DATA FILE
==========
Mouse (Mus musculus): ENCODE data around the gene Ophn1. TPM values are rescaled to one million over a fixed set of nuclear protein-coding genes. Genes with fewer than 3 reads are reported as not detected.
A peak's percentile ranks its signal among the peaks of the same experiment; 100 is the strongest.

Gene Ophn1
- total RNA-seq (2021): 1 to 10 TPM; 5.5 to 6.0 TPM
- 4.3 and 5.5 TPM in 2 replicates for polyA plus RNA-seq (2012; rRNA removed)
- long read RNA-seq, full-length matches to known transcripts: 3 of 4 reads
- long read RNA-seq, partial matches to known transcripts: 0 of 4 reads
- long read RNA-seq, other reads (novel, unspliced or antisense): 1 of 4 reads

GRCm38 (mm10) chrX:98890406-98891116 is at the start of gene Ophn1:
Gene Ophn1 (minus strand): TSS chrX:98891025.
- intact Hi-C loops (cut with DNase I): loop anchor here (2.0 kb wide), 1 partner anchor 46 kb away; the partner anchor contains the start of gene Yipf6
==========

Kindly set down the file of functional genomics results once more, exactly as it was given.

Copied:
Mouse (Mus musculus): ENCODE data around the gene Ophn1. TPM values are rescaled to one million over a fixed set of nuclear protein-coding genes. Genes with fewer than 3 reads are reported as not detected.
A peak's percentile ranks its signal among the peaks of the same experiment; 100 is the strongest.

Gene Ophn1
- total RNA-seq (2021): 1 to 10 TPM; 5.5 to 6.0 TPM
- 4.3 and 5.5 TPM in 2 replicates for polyA plus RNA-seq (2012; rRNA removed)
- long read RNA-seq, full-length matches to known transcripts: 3 of 4 reads
- long read RNA-seq, partial matches to known transcripts: 0 of 4 reads
- long read RNA-seq, other reads (novel, unspliced or antisense): 1 of 4 reads

GRCm38 (mm10) chrX:98890406-98891116 is at the start of gene Ophn1:
Gene Ophn1 (minus strand): TSS chrX:98891025.
- intact Hi-C loops (cut with DNase I): loop anchor here (2.0 kb wide), 1 partner anchor 46 kb away; the partner anchor contains the start of gene Yipf6